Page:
John has to be standing in the middle of the road here at the western end of Bomore Road with a view of one of the towers of the Silchester Estate in the background. All is quiet with barely a car on the street.

Here is a nice view of some varied brickwork.

 

 

And here, the corner of Avondale Park Road.

 

 

Note Lily’s Toy’s and Novelty Goods  (prop. A.  Bridges)  with its makeshift table of stuff outside. How much passing trade did they get, I wonder?

There is some life in Bomore Road though.

 

 

Can’t quite make them out? Allow me:

 

 

A couple of sisters happen by on their way home from school. How do I know they’re sisters? Well the fact is I’ve spoken to one of them. Her sister found out somehow that John had accidentally caught them on camera, and she came in to get a printout of the photo, which I did. for her. It was she who told me the anecdote which ended up in a post from the early days of the blog. This kind of thing has happened more often than you’d think.

 

 

So the theme of this post is not empty streets (which I am fond of), but passers by. Above, a woman with a perm, a Mark 1 Cortina (those rear lights) and Star Radio. (“The shop that buys anything” Anything? Really? I wonder if they sold everything too?) Norland Road, by the way.

A man pauses under the awning.

 

 

Is he thinking about BACON, or on his way for a haircut? I like the glasshouse structure you can just see on the left at the rear of the building.

 

 

Almost a crowd by backwater standards. The Stewart Arms has a slightly plain exterior. The van with the open door is in the process of dropping off some Mother’s Pride bread. And the woman is in a hurry, seemingly oblivious of John.

Something more elaborate  further east in Moscow Road.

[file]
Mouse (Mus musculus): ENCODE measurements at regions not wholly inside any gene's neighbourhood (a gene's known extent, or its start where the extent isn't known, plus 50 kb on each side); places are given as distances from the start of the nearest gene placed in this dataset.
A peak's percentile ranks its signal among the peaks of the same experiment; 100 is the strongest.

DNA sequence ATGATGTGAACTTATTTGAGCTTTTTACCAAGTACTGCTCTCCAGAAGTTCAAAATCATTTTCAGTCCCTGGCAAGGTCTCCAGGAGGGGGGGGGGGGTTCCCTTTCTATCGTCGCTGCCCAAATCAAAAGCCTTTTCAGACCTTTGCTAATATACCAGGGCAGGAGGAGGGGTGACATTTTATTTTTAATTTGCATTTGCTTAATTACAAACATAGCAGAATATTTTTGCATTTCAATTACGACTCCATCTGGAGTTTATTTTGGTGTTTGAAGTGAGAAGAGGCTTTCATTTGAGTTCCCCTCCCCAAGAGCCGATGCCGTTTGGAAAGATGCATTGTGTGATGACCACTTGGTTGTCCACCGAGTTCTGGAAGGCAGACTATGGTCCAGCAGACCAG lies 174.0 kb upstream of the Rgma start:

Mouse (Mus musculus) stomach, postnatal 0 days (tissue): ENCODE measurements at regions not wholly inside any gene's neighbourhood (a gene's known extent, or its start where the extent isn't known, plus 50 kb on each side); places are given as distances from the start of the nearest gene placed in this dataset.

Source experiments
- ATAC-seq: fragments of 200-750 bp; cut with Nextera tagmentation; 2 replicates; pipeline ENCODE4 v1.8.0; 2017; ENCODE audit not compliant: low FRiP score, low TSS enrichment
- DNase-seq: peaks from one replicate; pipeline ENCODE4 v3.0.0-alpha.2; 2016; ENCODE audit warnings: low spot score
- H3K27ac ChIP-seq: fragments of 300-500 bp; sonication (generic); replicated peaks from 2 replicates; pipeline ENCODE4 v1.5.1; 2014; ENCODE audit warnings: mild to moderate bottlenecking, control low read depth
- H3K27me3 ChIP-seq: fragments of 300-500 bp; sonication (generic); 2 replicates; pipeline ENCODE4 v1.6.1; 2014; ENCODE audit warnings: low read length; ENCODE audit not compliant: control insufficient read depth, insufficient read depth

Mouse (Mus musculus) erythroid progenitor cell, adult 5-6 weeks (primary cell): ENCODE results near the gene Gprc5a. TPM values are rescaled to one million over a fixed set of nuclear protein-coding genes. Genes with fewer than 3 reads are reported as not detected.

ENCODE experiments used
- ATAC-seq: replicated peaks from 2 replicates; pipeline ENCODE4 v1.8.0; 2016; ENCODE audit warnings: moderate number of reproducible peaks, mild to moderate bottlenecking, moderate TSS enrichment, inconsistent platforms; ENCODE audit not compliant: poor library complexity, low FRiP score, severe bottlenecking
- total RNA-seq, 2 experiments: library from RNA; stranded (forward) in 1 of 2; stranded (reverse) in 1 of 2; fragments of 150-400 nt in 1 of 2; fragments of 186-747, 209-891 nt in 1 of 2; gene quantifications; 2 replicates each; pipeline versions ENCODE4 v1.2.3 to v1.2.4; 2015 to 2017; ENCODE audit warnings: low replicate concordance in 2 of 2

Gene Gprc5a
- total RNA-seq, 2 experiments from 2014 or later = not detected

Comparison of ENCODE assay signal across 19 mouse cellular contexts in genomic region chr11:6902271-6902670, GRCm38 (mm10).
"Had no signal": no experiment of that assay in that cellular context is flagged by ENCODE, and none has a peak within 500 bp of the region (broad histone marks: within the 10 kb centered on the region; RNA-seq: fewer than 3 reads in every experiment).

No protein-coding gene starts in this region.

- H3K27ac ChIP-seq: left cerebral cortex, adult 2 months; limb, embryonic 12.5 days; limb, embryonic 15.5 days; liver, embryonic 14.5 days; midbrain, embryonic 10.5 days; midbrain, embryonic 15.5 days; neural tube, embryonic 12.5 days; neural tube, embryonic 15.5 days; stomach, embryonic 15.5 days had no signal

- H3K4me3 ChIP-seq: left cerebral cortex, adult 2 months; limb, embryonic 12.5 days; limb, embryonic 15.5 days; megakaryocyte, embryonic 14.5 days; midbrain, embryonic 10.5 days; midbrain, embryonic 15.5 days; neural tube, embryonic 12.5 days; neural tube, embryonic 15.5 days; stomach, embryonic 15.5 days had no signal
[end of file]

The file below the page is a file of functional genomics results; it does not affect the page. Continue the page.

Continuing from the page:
A lone young man passes The Leinster. Is he about to swerve and go in? Or not?

 

 

Back west in Murchison Road, another girl is about to leave or enter her house. I’ve never met her. Or perhaps I have. Not everyone is interested in old photographs.

Even further off the main road was Munro Mews

 

 

Munro Mews was of those slightly run down streets which seem in retrospect to be mostly occupied by people doing things with motor vehicles, servicing them on an amateur or professional basis,

 

 

Gathering up old tyres, or just abandoning cars and vans.

The mews was more of an alley.

 

 

And this trio are the real stars of the show, weary but confident travellers almost certainly on their way home.

(And what about the pile of crated milk bottles by the wall at the back?)

 

 

It’s possible to read all sort of situations into the three girls. Are the two standing together best friends, with the other only tolerated, or more likely, is it an entirely random moment of walking down the street, all three living in the same street? Are two of them sisters?

So you know what I have to ask. Do you recognize anyone? Is one of them a friend of yours, or a relative? Or is one of them you? I’m no longer surprised by coincidence. I almost expect it now.

But even if all the people in these pictures remain unknown, these are still good photographs.

 

Postscript

It’s not really my place to pay tribute to John Cunliffe, the creator of Postman Pat, who died recently, but Pat Clifton (did you know his surname?) loomed large in our house at one point, on VHS videos, played incessantly, and in wool form brought to life by my late mother-in-law, Jean. The wool version of Pat still sits on the shelf of a wardrobe along with ancient bears and a blue hippo, but all that is left of the monstrous giant version of Jess the cat  is a head, somewhere in another cupboard. Alas, poor Jess. And thank you to John Cunliffe.

 

 


Notting Hill Gate: the other High Street

After my marathon series on Kensington Church Street it was suggested that we simply turn left at the top and carry on into Notting Hill Gate, the actual street of that name, formerly High Street, Notting Hill. Some of it changed considerably in the late 1950s and early 1960s, while other sections remained much the same. I’ve covered the 1960 development already but we’ve never seen the 1970s version. The Photo Survey pictures were taken about the same time as most of the pictures of Church Street, although there are a few gaps which I’ve filled in with picture from other decades.